FAQ: “How Often Should I Poop?”
Morgan Medeiros MSc
June 13, 2018

FAQ How Often Should I PoopWondering if your bathroom habits are normal? Have no fear! Questions regarding bathroom habits, such as “how often should I poop?” are among those most commonly posed to dietitians.

After all, what goes in must come out…sooner or later.

The degree of “sooner or later” (that is, the answer to “how often should I poop?”) varies.

Healthy bowel movements may occur as often as three times a day or as few as three times each week.

More sedentary individuals and those with poor dietary habits have a tendency toward the thrice-weekly end of the spectrum, while individuals who are very active and consume healthier diets tend to go more frequently.

If your bowel movements are less frequent and tend to be hard or otherwise painful, difficult, or time-consuming to pass, there’s a good chance you’re slightly constipated. If this is the case, the odds are your answer to “How often should I poop?” is “More than you currently do.”

Normal stool should be well-formed but soft and pass without straining.

While mild constipation may seem benign, regular bowel movements are an incredibly important function of overall health, as they are your body’s sole method of expelling solid waste products.

Additionally, a pattern of mild constipation can become more severe later on, increasing risk for hemorrhoids, anal fissures, fecal impaction, and stretching of the colon, leading to bowel movements that are larger, harder, and even more difficult to pass.

So what should you do if things just aren’t moving along as expected?

First, always go the natural route before turning to supplements. If you’re constipated, you’re likely not eating enough fiber. That means- you guessed it – eat more fruits and veggies.

While it’s tempting to turn to prune juice, dietary fiber supplements, or other easy routes to get your bowels to vacate, doing so doesn’t fix the underlying root of the problem.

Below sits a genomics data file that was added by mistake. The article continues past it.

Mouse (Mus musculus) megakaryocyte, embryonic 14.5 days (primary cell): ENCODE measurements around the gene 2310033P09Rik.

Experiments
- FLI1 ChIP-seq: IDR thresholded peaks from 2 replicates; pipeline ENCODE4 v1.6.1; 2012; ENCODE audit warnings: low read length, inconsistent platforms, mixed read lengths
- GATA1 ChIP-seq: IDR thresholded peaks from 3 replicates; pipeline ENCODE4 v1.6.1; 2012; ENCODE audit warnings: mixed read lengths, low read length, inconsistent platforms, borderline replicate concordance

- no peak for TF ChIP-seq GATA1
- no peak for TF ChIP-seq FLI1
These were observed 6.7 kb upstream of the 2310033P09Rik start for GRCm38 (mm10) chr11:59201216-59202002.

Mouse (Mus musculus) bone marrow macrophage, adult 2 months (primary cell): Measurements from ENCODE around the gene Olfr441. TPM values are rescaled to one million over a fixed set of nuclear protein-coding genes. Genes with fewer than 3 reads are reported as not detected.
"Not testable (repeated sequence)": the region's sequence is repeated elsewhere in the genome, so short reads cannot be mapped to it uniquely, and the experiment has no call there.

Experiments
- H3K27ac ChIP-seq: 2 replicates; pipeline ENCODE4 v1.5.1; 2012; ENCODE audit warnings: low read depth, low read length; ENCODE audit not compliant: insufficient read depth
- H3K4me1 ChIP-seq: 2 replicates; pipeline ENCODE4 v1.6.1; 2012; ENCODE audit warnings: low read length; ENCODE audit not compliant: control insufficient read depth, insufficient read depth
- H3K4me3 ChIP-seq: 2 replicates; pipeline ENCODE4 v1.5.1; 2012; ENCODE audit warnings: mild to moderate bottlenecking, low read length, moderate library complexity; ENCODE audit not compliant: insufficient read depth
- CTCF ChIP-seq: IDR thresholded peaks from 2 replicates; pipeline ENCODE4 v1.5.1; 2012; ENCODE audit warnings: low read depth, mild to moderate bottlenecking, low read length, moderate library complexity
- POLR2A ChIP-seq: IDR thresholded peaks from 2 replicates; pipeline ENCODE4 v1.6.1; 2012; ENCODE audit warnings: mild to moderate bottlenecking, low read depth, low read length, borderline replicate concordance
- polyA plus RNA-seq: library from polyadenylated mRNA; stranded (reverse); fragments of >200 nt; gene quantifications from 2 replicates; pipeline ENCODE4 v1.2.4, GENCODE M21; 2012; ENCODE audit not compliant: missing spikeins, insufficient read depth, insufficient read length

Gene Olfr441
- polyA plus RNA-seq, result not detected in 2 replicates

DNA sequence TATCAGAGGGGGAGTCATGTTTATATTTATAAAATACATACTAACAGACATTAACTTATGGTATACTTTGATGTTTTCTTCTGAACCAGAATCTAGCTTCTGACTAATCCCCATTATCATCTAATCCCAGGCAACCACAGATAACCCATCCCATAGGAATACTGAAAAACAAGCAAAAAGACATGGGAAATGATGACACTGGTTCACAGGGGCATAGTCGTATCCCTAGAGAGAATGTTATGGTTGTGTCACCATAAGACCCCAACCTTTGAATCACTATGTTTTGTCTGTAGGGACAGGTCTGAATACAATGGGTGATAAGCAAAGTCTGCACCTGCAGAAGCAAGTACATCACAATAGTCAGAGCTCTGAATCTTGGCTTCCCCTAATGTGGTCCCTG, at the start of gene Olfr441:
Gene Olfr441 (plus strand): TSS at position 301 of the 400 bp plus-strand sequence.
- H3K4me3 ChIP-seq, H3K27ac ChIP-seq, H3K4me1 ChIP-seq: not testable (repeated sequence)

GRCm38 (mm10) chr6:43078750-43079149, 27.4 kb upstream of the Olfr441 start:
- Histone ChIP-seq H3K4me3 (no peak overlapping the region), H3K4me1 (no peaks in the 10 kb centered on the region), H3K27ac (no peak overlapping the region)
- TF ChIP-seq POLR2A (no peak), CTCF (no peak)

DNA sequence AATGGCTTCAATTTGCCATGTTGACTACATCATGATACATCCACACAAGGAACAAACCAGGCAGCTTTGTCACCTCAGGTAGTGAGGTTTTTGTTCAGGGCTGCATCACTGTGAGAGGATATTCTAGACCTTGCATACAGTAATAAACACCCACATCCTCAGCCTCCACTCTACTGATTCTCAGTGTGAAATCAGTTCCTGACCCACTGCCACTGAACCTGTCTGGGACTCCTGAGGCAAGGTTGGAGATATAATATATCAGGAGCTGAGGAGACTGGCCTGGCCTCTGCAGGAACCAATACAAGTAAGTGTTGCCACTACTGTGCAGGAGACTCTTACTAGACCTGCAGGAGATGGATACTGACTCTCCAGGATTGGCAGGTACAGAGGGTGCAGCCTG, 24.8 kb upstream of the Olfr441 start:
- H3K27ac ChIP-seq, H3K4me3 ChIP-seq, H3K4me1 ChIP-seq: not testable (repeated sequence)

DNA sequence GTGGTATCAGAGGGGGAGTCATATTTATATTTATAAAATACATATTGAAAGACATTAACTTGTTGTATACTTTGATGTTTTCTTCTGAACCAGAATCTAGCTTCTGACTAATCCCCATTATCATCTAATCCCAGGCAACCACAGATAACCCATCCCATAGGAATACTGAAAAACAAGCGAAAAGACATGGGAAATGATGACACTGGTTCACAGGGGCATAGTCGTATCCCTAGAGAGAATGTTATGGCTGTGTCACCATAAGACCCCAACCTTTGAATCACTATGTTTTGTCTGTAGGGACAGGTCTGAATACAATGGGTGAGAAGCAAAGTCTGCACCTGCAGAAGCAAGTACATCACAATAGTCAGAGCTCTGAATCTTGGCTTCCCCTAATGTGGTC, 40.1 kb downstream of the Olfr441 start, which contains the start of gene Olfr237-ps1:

Instead of looking for a quick fix, you should reassess your diet and look for what’s missing. If you’re not eating 5+ cups of fruit and veggies each day, that’s your first indicator that your irregular bowel movements are related to poor diet.

Start including a vegetable at every meal and limit processed snack foods in favor of fruits and veggies. Swapping out half of your plate for vibrant veggies and fruits goes a long way in getting things moving: and keeping it that way, for good!

Morgan Medeiros is a certified nutritionist, holding a both a Bachelor and Master’s Degree in Clinical Nutrition. Morgan completed her undergraduate education at Central Washington University, and her graduate education at Northeastern University. During her time as a graduate student, Morgan focused her area of expertise in health education, weight management, and behavioral change. Morgan has experience working in areas of nutritional neuroscience and disease prevention, obesity prevention, and weight loss. Morgan also works in areas of nutritional analysis and menu labeling for restaurants, where she is able to creatively bridge her interest in food culture and health education. In her free time, Morgan enjoys traveling, reading, writing, running, and spending time with her family and friends (including- most importantly- her dog, Clyde).


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